New 'forced labor' claims on NW China's Xinjiang are outdated tactic to smear China, hurt firms: experts
Published: May 18, 2023 08:20 PM
Xinjiang cotton Photo: VCG

Xinjiang cotton Photo: VCG

Rights groups have filed a new complaint in France against clothing giants in the latest attempt to hype alleged "forced labor" in Northwest China's Xinjiang Uygur Autonomous Region. The claims are groundless and an outdated means to smear China, experts said.

Rights groups announced on Wednesday they had filed a new complaint in France against clothing giants including Uniqlo and Zara owner Inditex for allegedly profiting from so-called forced labor in Xinjiang, the Voice of America reported on Wednesday.

They accused Uniqlo France, a subsidiary of Fast Retailing, along with Inditex, the Spanish owner of Zara, the French fashion group SMCP, and footwear manufacturer Skechers of marketing products that were manufactured at least in part at factories subjected to so-called forced labor, according to rights groups.

The companies denied using forced labor in their supply chains.

Inditex told the Global Times in an emailed reply on Thursday that it has publicly said on several occasions that these accusations are unfounded.

Analysts said the latest complaint, like previous ones, is baseless as it has failed to find one case to prove the forced labor allegation.

Some human rights organizations believe that as long as products are made in Xinjiang, they involve so-called forced labor. Yet no such case has been proven legally defensible so far, Wang Jian, an expert at the Institute of China's Borderland Studies at Zhejiang Normal University, told the Global Times on Thursday.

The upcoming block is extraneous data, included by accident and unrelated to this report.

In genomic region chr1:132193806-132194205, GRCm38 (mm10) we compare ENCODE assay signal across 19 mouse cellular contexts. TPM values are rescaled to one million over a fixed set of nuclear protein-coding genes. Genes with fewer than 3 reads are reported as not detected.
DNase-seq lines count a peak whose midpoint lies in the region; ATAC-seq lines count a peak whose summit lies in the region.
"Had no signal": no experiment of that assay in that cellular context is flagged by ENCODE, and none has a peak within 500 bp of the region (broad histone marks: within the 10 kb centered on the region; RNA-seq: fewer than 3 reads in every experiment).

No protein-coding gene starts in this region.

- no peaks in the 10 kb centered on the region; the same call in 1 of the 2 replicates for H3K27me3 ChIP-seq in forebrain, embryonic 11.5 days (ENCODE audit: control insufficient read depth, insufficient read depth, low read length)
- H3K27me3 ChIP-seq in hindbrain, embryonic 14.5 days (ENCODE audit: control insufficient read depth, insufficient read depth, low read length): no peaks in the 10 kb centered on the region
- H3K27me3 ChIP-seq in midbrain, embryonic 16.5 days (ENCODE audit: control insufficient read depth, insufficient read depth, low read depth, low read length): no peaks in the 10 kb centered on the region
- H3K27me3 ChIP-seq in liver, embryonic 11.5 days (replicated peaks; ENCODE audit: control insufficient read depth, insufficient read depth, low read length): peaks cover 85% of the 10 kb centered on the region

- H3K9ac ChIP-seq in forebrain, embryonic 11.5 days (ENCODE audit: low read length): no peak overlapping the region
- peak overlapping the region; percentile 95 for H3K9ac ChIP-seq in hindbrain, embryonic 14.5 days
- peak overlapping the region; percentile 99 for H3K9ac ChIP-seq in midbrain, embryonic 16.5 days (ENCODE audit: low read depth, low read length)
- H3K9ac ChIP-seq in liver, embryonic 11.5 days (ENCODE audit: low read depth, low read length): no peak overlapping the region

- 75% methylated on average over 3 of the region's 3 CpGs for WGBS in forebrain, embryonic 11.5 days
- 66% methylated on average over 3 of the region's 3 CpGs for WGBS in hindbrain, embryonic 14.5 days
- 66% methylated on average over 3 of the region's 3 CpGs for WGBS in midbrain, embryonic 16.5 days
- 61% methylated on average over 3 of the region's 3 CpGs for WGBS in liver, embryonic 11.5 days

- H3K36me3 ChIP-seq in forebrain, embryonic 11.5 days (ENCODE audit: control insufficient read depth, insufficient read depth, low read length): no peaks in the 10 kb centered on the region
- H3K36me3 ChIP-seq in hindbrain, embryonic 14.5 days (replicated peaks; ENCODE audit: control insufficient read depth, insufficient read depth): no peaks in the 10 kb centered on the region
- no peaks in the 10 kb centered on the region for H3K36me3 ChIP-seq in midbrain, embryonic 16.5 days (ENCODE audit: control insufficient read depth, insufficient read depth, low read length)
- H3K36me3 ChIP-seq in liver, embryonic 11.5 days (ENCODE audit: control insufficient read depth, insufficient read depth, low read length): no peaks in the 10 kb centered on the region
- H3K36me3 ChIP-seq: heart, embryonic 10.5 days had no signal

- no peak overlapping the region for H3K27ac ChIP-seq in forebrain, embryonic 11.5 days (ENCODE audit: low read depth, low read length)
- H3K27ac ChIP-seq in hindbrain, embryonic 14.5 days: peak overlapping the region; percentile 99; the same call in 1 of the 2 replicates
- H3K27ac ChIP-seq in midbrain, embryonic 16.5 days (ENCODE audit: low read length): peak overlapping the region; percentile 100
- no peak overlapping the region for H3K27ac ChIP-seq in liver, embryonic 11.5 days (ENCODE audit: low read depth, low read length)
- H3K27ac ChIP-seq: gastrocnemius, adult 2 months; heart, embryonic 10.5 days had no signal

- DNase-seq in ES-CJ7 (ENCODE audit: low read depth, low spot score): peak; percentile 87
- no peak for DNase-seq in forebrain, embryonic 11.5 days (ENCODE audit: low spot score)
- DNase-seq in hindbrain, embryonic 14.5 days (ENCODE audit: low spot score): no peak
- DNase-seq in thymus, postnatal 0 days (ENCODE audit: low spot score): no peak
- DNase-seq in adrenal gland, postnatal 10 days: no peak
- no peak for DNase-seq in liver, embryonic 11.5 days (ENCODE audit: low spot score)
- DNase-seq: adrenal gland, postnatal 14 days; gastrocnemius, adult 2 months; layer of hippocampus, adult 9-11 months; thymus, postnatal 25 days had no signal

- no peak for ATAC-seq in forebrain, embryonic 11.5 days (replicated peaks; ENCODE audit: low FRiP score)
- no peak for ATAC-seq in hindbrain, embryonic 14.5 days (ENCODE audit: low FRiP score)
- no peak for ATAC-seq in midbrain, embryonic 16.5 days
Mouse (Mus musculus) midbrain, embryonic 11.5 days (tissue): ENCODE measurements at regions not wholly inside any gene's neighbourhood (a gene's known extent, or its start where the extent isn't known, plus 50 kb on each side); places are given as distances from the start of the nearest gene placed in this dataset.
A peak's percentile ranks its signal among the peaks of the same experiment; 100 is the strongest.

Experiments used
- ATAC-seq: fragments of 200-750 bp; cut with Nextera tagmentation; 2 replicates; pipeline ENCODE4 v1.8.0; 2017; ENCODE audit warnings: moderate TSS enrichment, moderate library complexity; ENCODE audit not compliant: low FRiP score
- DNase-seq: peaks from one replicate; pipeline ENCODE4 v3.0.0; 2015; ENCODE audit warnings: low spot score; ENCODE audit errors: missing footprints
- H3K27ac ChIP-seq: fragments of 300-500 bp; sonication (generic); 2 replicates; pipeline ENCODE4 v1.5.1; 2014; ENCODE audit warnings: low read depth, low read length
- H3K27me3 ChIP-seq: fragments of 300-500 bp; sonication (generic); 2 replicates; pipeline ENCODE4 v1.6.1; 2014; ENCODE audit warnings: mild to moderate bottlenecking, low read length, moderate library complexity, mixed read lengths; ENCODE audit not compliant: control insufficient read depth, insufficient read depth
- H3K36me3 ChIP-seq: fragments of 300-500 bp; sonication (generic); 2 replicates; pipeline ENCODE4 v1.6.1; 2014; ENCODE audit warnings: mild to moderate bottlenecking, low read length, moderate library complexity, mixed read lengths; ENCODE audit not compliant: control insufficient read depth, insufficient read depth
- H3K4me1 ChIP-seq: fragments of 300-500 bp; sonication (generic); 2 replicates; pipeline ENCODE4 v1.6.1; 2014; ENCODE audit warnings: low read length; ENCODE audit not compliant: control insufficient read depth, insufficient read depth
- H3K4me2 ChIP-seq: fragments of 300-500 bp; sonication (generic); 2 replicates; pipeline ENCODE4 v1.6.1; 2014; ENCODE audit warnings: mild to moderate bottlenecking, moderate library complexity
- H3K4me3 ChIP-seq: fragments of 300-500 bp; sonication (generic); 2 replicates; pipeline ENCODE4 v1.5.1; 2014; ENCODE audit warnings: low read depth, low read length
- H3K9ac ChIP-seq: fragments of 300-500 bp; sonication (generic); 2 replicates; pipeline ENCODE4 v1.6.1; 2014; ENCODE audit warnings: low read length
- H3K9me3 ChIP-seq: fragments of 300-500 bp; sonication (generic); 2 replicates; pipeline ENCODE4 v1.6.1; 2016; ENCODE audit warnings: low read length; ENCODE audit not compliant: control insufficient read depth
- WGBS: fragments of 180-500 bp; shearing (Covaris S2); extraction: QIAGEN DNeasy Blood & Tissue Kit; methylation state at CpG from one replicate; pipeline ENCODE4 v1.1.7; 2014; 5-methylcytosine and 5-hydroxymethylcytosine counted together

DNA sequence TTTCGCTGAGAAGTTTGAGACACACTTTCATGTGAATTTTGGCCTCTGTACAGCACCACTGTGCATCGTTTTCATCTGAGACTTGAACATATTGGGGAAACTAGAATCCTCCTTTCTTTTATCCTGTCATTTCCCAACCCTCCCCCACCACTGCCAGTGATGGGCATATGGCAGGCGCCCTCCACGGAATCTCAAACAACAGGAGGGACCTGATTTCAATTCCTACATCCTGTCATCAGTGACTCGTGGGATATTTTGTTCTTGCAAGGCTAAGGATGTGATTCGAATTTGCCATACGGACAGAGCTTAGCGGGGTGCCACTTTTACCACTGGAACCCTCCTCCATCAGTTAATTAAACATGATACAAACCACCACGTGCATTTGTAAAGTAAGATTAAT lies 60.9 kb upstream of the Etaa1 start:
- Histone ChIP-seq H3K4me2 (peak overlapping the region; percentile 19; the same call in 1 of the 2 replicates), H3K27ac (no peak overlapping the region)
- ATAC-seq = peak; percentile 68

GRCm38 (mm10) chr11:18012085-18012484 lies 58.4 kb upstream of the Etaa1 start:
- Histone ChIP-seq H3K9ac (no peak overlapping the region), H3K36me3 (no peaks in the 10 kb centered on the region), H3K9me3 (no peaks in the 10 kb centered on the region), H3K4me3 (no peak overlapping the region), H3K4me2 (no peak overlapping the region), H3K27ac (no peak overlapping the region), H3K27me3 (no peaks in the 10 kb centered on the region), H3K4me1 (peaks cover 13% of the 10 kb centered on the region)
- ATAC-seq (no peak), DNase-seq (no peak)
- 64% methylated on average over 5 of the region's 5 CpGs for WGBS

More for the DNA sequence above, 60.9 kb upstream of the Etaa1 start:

It is hoped that France's judiciary system will make a corresponding judgment based on the facts instead of political hype, Wang said.

Inditex said that the latest accusations were unfounded. SMCP said it had "already denied with the greatest firmness these accusations," according to the VOA report.

"The organizations are chasing a ghost," Wang said.

For enterprises, this kind of groundless claim will increase their operating costs to prove their innocence, add to their logistics and supply chain costs, and consumers will finally pay the bill, Wang added.

China has refuted the disinformation related to so-called forced labor in Xinjiang fabricated by some countries.

Some countries have been manipulating Xinjiang-related issues and fabricating disinformation about "forced labor" in Xinjiang. Essentially they are seeking to undermine the prosperity and stability of Xinjiang and contain China's development and revitalization under the pretext of human rights, said China's top diplomat Wang Yi in July 2022.

Global Times